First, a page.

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Your 101 guide to a home loan offset account

An offset account could help you save on interest and pay down your home loan more quickly. Here’s how to weigh up if it’s right for you.

Does paying less interest and owning your home sooner sound appealing?
 

With an offset account, you may be able to make your spare cash work harder for you, giving you a way to pay less interest on your home loan.
 

Offset is one of those terms that you may have heard before, but what does it actually mean and how does it work? Let’s dive in.
 

What is an offset account?

An offset account is a transaction account that is linked to your home loan. It helps to reduce the overall amount of interest you pay on your home loan.
 

The money you have in your offset account balances against your outstanding loan amount. This means that your bank only charges you interest on your home loan balance minus the amount you have in your offset.
 

The effect is that you pay less interest on your home loan balance, which could help you pay off your home loan faster.
 

How does an offset account work?

An offset account has the same features as an everyday transaction account and works in a similar way. You can withdraw and deposit funds at any time. You can even get your salary paid straight into your offset account. You can also get a debit card and make ATM withdrawals from this account.
 

Here’s the big difference: the more money you have in your offset account, the more you can save – because the lender is only charging you interest on a reduced home loan balance, thanks to the amount sitting in your offset account.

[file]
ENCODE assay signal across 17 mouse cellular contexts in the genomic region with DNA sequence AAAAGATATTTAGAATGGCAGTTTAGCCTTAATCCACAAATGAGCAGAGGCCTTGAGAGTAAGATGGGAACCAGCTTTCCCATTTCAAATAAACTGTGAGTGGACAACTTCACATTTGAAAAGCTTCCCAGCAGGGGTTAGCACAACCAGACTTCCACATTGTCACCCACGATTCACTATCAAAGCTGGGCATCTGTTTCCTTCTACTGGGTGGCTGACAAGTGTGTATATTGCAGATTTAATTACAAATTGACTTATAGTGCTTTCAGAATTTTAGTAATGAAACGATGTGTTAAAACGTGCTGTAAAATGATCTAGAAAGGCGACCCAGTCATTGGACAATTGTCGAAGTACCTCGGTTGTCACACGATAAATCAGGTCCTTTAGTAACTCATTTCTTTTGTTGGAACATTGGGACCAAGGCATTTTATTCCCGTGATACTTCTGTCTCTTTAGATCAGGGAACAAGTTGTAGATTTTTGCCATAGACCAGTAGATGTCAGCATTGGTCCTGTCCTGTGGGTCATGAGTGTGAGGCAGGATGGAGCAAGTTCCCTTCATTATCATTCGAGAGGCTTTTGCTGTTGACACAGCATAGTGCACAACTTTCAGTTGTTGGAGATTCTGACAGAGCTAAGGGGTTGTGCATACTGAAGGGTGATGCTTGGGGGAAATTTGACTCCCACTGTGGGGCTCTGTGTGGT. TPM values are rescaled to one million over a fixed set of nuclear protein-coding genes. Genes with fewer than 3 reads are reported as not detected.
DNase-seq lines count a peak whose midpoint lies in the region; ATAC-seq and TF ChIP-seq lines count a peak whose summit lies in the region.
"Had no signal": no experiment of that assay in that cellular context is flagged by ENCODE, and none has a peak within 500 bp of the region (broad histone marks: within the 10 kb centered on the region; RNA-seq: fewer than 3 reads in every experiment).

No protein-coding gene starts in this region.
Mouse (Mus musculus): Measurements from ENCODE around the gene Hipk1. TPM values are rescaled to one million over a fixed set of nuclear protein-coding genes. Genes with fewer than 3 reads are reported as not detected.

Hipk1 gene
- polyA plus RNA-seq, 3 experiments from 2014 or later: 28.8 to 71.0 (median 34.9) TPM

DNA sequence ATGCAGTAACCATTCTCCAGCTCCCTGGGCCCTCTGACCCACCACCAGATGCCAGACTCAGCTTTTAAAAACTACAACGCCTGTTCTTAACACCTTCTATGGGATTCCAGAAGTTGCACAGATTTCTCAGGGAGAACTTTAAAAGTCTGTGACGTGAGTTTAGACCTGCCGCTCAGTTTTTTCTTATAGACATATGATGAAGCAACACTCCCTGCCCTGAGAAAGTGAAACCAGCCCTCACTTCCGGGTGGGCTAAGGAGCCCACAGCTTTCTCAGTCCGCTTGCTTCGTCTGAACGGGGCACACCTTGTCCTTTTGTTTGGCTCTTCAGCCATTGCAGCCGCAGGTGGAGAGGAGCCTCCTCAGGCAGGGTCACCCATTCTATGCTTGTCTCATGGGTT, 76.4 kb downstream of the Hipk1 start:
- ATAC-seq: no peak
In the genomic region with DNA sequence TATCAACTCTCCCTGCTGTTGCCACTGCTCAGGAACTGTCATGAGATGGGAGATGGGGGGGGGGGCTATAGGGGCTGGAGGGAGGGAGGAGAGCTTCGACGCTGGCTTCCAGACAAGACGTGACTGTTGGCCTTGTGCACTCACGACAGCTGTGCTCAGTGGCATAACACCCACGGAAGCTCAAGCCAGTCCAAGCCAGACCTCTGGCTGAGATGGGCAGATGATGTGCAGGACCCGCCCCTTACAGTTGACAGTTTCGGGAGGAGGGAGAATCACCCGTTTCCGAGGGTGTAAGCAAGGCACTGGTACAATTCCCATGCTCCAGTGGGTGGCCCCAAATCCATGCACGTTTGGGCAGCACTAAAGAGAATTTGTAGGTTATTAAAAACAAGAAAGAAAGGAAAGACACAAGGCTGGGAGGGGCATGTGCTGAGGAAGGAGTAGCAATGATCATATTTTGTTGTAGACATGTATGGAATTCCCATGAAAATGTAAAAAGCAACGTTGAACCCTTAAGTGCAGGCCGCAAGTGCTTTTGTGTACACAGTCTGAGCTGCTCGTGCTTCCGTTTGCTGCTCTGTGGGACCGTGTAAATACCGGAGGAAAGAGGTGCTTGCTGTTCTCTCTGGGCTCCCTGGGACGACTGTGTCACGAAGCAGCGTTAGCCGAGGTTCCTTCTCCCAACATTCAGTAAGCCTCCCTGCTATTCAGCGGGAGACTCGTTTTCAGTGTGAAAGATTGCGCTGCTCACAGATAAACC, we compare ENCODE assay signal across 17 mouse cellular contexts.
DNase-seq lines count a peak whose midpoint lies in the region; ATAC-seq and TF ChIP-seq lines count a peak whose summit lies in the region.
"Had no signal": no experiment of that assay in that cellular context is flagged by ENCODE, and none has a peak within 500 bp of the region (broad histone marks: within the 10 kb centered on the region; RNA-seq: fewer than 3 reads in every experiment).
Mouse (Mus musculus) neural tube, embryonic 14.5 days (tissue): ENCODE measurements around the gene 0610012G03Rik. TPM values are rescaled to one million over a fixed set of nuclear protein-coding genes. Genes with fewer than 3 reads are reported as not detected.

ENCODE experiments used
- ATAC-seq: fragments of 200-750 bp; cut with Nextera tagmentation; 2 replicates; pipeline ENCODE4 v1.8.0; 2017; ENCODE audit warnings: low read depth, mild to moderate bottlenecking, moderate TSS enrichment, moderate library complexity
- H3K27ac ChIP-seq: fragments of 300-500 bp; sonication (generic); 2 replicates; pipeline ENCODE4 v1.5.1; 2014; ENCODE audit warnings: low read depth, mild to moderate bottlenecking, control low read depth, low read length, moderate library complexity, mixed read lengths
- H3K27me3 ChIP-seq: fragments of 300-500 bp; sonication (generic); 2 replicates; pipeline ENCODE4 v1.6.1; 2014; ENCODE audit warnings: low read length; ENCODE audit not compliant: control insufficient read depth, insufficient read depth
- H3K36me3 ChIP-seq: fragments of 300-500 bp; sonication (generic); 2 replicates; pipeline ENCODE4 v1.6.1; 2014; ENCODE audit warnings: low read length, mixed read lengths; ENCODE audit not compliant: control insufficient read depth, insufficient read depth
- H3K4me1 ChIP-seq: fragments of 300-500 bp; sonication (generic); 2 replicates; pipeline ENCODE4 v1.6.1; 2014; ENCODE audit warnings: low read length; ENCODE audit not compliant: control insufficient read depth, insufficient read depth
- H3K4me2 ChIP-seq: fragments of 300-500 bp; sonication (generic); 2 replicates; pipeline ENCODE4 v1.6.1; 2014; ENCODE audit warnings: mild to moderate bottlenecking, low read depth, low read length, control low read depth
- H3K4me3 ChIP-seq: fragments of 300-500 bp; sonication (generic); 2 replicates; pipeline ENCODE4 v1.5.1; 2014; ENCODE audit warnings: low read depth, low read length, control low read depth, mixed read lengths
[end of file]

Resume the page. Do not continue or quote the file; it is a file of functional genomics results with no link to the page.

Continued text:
Your home loan balance is made of two things: the principal – the amount that you borrowed – and interest charges that your bank has added.
 

Keeping funds in an offset allows you to reduce the combined amount of principal and interest charges you currently owe. This reduces future interest charges, as the amount in your offset account balances against the principal you borrowed to buy your home.
 

If you continue to add funds to your offset account and make regular repayments to reduce your principal, you may pay down your home loan and own your home sooner than if you did not have an offset account.
 

This is why it’s a smart idea for homeowners to keep any spare savings they have in an offset account, in order to make that money work harder for them.
 

Here’s an example: say you have a $500,000 home loan. You then deposit $10,000 into your offset account. You’ll now be charged interest on $490,000, instead of the full $500,000. As long as the $10,000 stays in your account, this will continue to offset the amount you still owe on your loan.
 

In this instance, let’s say the interest rate is 5 per cent and the initial loan period is 25 years. If you kept $10,000 in your offset for the loan term, you could save nearly $25,000 in interest repayments over the life of the loan (assuming you didn’t withdraw any of the $10,000 in your offset account).
 

Keep in mind, this is a simplified example – interest rates vary and the calculation doesn’t account for repayments that will reduce your loan amount over time. Interest charges are calculated daily, so every time you add funds to your offset, it will help to reduce your interest payable.
 

Also note that offset accounts are usually linked to variable rate home loans. At Westpac, we don’t offer offsets on fixed rate home loans.
 

What are the benefits of an offset account?

The main benefit of an offset account is that it may help you to reduce the amount of interest you pay on your home loan.
 

But there may be tax benefits too. Any interest savings you make from having money in your offset account are not taxed – as it’s not counted as income. On the other hand, interest earnings from your savings accounts are taxable.1